AI Case Studies

Case Study: Blackboard Learn Ultra’s AI Design Assistant

Virtual Learning Environments (VLEs) – a ubiquitous tool in tertiary education – have begun to harness generative AI, leading to exciting new features and functionality. In this case study, we explore how University of Westminster and Northumbria University have been utilising Blackboard® Learn Ultra’s AI Design Assistant, which includes features that generate assessment rubrics, course structures, activity ideas, images, and quizzes and knowledge checks. 

University of Westminster 

We spoke to:  Professor Gunter Saunders, Associate Director Digital Engagement and Library Services; and Dr Doug Specht, Assistant Head of School 

Overview:  University of Westminster’s journey started with a consultation with Anthology (the company behind Blackboard Learn Ultra) on what AI features they and other customers would like to see Learn Ultra equipped with. Eager to use AI to aid educators in crafting authentic assessments, the Anthology client group, of which Westminster were a part, suggested that Anthology focus on AI features that could generate formative knowledge checks (e.g. quizzes). They also made the case for the ability to create assessment rubrics based on course content and learning objectives. These, Gunter and Doug explained, would help educators to communicate with students at scale the knowledge, understanding and skills that needed to be demonstrated in their work. That said, the client group were clear that AI’s role should be to develop a first draft, which educators would need to carefully critique and refine. 

When asked whether there were any aspects of AI the university wanted to avoid at this stage, Gunter and Doug noted that they were less inclined towards features that ceded too much control to AI, such as using it to mark students’ work without review from an educator. 

Anthology listened closely to the client group, and Westminster are now using AI generated knowledge checks and rubrics to support learning and assessment. As an example, Doug described the use of AI generated quizzes within a module designed to support students to write effective research proposals. A key criterion for assessment practices here was for students to be able to repeat different versions of these quizzes an unlimited number of times, enabling them to master the content and gain in confidence. This, Doug explained, would have been prohibitively difficult without the aid of generative AI, but was very much manageable due to the AI Design Assistant in Blackboard Learn Ultra.

Meanwhile, colleagues in both the School of Computing and Engineering and the Westminster School of Media and Communication have reported significant time savings through creating AI generated rubrics as first drafts. 

The university is also benefiting from an AI feature that generates authentic assessment tasks, enabling students to exhibit their abilities in realistic settings. For example, this tool has been used in Social Sciences to propose re-designed assessments that are more aligned with real-world scenarios and thus more resistant to the use of generative AI in producing a full answer.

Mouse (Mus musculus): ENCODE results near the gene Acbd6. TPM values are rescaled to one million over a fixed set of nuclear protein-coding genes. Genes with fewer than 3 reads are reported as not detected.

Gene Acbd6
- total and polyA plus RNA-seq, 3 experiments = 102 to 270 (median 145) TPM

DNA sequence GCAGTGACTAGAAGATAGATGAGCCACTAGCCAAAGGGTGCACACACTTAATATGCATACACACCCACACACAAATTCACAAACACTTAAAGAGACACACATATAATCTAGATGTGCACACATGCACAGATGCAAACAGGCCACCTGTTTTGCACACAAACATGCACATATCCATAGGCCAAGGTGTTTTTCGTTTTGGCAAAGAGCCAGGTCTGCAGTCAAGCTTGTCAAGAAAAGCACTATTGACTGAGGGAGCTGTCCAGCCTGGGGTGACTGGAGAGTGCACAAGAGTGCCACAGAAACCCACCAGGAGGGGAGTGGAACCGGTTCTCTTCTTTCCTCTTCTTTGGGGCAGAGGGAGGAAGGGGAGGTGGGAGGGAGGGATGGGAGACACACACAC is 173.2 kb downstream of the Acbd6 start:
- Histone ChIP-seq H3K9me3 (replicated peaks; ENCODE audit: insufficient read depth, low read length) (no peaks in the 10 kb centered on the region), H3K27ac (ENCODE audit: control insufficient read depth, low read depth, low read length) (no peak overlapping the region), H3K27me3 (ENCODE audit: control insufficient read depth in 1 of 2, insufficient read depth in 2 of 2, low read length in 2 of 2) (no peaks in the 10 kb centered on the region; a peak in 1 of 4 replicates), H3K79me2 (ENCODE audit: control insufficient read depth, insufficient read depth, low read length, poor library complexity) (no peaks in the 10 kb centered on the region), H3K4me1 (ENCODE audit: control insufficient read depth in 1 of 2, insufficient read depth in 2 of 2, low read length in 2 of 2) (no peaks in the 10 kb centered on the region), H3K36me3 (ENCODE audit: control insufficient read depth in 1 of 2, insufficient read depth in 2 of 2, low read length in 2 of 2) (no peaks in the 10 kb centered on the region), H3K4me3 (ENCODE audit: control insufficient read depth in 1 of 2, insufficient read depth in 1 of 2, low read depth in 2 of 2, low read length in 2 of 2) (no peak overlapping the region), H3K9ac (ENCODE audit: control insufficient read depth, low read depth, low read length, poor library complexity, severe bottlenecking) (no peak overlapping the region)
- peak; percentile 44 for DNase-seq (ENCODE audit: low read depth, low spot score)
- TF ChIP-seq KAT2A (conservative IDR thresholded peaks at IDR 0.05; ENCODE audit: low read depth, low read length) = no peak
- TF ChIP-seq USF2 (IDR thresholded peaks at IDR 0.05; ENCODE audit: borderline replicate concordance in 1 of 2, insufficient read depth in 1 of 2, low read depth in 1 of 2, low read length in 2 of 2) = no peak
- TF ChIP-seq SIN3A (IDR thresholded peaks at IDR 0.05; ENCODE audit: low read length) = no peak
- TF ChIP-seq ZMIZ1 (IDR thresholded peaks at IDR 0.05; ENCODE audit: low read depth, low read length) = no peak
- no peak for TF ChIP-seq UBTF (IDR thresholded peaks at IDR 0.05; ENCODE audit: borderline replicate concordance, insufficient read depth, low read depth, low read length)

Further Insights:  As well as making use of Blackboard Learn Ultra’s AI features, the university is also benefiting from TeacherMatic, a generative AI solution that helps educators create a range of resources, including lesson plans, activity ideas, and schemes of work. 

At this stage in their AI journey, Gunter and Doug explained that they were glad to have multiple AI solutions to choose from; Learn Ultra’s AI features, for instance, benefit from being integrated within the VLE, whereas TeacherMatic offers a broad range of generative AI tools, and also benefits from being a standalone solution. In particular, they explained that the fact that TeacherMatic is not integrated into wider university systems means that users are often more comfortable with experimenting and honing their own skills in harnessing generative AI. 

Another point they raised was the importance of a positive culture surrounding an institution’s use of AI. They emphasised that the ideal situation would be for all stakeholders to be open about where AI is used (and how/why), but that this can be hard to achieve without clarity over which use cases are appropriate, and which are not: a line that is difficult to draw at this stage. Staff, for instance, may sometimes be unsure whether the use of AI constitutes taking shortcuts or not fulfilling their duties in full. Meanwhile, students continue to have concerns around how far AI can be used before questions of academic integrity arise. 

A key next step at the university, therefore, will be to foster discourse around the use of AI, so that stakeholders can voice their excitements, ideas and hesitations; thus shaping clear institution-wide frameworks for the responsible use of AI.  

In support of such frameworks, Anthology has put forward their own Trustworthy AI Approach, a set of principles and practices that enable users to benefit safely from artificial intelligence. Gunter and Doug highlighted this framework as a clear demonstration of Anthology’s values and of their commitment to responsible innovation.  


Thoughts on the future:  Gunter and Doug put forward an astute proposal for how VLEs could make further use of AI in the near future. Arguing that content in VLEs often feels quite siloed – it can sometimes be difficult to make links between different modules within the same course, for instance – they suggested that AI could be used to join the dots, so that learning materials build on each other in a holistic fashion.  

A teacher could, they foresaw, be using generative AI to draft a task assessing what students had learned in a particular lesson. But instead of focusing solely on the lesson in hand, the AI could suggest ways to incorporate learning from previous lessons into the task: an idea that is technically plausible, as the system would have access to the relevant content.